Jeffords Party Switch May Influence Health Legislation
As expected, Sen. James Jeffords (Vt.) announced this morning that he will leave the Republican party and serve as an Independent, giving Democrats control of the Senate for the first time since 1994, the Washington Post reports. Jeffords said he will vote with Democrats "on organizational matters," which will make Sen. Thomas Daschle (D-S.D.) majority leader and give Democrats a one-vote majority in the chamber. With the Senate now divided among 50 Democrats, 49 Republicans and one Independent, the Democrats will assume the chairmanships of all committees and set the schedule for votes and hearings. Jeffords said the switch will take effect once the House and Senate "resolve their differences" about President Bush's tax cut bill, which is currently in a conference committee (Babington, Washington Post, 5/24). "I have changed my party label, but I have not changed my beliefs," Jeffords said (Graff, Burlington Free Press, 5/24). Jeffords, whose views have often put him "at odds" with Republican leaders, has long been a supporter of abortion rights and supported former President Clinton's failed universal health care plan (Grier/Chaddock, Christian Science Monitor, 5/24). Health care analyst Robert Laszewski said that Jeffords' decision represents a "train wreck for President Bush and the Republican agenda." With the Senate in Democratic hands, Bush probably will have to "abandon the unilateral governing style that has marked his first months in office," the Post reports.
The Post reports that "Democrats' imprint [on the Senate] may be evident nowhere more vividly than on several sensitive health care issues, important to both parties, that have been entangled in partisan disputes for years." For instance, Jeffords, chair of the Senate Health, Education, Labor and Pensions Committee, will likely be replaced by Sen. Edward Kennedy (D-Mass.), a "longtime leader on health issues" and one of the Senate's "most liberal members." As committee chair, Kennedy "could probably vote" his patients' rights bill (S 283) -- co-sponsored with Sens. John McCain (R-Ariz.) and John Edwards (D-N.C.) -- out of committee and bring it to the full Senate for a vote, Health Insurance Association of America president Chip Kahn said. In addition, with Sen. Don Nickles (R-Okla.), one of the Senate's "most outspoken" patients' rights critics, no longer serving as majority whip, "Senate action on patients' rights will accelerate," the Post reports (Goldstein/Milbank, Washington Post, 5/24). Although Bush has said he would likely veto legislation that includes an expanded right for patients to sue HMOs, "just elevating the discussion could disrupt Republicans," Ira Loss, executive vice president of HSBC Washington Analysis, said (Walsh, Boston Herald, 5/24). Democrats say they are likely to bring the Kennedy-McCain-Edwards bill to the floor "shortly after the Memorial Day recess," the Wall Street Journal reports.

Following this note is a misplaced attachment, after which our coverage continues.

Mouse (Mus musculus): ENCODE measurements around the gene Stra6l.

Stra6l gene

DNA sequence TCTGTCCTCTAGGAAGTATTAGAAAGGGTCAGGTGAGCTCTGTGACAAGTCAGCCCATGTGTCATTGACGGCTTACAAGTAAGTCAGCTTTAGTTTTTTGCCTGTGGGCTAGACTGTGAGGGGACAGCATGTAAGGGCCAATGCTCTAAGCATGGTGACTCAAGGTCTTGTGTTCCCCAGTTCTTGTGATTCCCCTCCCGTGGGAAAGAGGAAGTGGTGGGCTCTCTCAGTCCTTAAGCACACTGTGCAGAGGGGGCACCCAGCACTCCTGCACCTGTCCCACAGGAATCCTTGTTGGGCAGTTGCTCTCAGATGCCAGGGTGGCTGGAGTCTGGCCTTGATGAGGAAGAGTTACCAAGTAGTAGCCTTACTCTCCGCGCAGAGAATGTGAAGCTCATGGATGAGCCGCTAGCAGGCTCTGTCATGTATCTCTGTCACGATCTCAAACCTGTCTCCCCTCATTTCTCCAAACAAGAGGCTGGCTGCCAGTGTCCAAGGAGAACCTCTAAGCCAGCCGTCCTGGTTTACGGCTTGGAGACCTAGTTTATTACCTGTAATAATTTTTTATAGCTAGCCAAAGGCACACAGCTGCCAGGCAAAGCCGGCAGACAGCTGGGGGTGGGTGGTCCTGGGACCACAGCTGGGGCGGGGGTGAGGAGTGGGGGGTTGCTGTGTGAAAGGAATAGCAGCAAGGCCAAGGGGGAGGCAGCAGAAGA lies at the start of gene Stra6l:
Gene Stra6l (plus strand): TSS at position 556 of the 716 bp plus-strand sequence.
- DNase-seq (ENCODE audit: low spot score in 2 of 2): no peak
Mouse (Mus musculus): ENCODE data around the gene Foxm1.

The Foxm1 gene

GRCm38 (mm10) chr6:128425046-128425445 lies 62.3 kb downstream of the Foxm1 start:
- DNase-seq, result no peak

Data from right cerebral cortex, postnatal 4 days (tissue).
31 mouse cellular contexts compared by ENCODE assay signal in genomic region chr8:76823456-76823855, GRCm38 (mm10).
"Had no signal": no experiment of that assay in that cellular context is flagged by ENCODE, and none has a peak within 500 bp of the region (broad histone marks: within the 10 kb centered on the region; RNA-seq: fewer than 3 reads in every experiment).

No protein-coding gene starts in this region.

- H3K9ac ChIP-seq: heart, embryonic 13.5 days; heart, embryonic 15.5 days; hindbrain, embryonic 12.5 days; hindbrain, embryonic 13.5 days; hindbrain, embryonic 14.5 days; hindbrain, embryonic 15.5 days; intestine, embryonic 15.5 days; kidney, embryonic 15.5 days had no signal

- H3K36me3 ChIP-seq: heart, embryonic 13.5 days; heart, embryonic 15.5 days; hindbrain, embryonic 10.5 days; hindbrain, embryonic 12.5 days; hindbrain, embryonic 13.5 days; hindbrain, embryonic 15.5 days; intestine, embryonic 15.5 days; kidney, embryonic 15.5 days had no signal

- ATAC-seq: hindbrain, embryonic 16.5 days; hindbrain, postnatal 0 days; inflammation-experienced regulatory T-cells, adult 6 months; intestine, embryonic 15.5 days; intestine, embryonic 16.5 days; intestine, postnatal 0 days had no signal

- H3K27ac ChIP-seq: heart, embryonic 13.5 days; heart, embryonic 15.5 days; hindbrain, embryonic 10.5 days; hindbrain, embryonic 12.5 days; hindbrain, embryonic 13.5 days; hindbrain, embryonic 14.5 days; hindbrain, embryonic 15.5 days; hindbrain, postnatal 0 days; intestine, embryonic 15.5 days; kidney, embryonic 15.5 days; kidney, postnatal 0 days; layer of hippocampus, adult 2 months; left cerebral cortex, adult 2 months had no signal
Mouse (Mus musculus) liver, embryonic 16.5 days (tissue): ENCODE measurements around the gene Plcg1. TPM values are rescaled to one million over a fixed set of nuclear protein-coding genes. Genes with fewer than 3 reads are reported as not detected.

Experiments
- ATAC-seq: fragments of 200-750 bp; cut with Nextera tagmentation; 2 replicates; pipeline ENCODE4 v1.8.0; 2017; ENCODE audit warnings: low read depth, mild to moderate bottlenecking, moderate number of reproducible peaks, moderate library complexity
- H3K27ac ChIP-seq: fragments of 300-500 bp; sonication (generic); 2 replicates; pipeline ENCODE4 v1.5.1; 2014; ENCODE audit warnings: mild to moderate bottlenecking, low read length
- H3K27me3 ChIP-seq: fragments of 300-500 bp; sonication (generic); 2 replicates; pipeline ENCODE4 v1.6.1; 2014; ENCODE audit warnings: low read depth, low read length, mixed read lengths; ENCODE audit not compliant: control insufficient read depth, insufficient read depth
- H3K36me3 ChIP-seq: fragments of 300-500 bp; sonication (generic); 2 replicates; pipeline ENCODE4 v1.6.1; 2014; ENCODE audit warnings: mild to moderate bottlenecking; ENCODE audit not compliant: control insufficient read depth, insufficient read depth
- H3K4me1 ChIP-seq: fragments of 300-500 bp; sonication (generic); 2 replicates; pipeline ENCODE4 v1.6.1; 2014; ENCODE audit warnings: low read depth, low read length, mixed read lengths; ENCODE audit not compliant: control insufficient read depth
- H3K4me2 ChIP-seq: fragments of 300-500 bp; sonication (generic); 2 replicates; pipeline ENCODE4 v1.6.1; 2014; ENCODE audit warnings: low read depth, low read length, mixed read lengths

The Journal reports that Sen. Max Baucus (D-Mont.), who likely will become chair of the Finance Committee, may be "eager" to advocate an "ambitious Medicare prescription drug benefit." The benefit Democrats support is "hefty" and includes "only dollops of the market-based reform that many liberals abhor" but which Republicans have favored, the Journal reports. Robert Reischauer, president of the Urban Institute and former director of the Congressional Budget Office, said that Jeffords' decision "derails the [Bush] administration's intention of pushing a Medicare restructuring forward." However, despite their majority, Democrats will "still face significant political limits," particularly because it is unclear whether the party's "health priorities could attract the 60 votes needed to defeat a possible GOP filibuster," the Journal reports. AARP chief lobbyist John Rother said, "The fundamental fact is that ... (the Jeffords defection) doesn't change the votes" (Cummings/Rogers, Wall Street Journal, 5/24).
As news of Jeffords' party switch hit Wall Street, analysts predicted that the defection "could markedly affect the drug, HMO ... and tobacco industries." A Democratic Senate could be a "public relations nightmare for the pharmaceutical industry," the Los Angeles Times reports. Tom Miller, a Cato Institute policy analyst, said that with control of the Senate, Democrats "can apply more heat to the pharmaceutical industry and inflame issues." Andy Laperriere, a political economist for the International Strategy and Investment Group, added that the Democratic majority might raise the "potential threat of price controls in some form." In addition, HMO stocks "were hard hit" yesterday, possibly because "investors envisioned industry critic Kennedy shaping" a patients' rights bill, the Times reports (Friedman, Los Angeles Times, 5/24). A transcript of Jeffords press conference today is available at the Burlington Free Press web site.This is part of the California Healthline Daily Edition, a summary of health policy coverage from major news organizations. Sign up for an email subscription.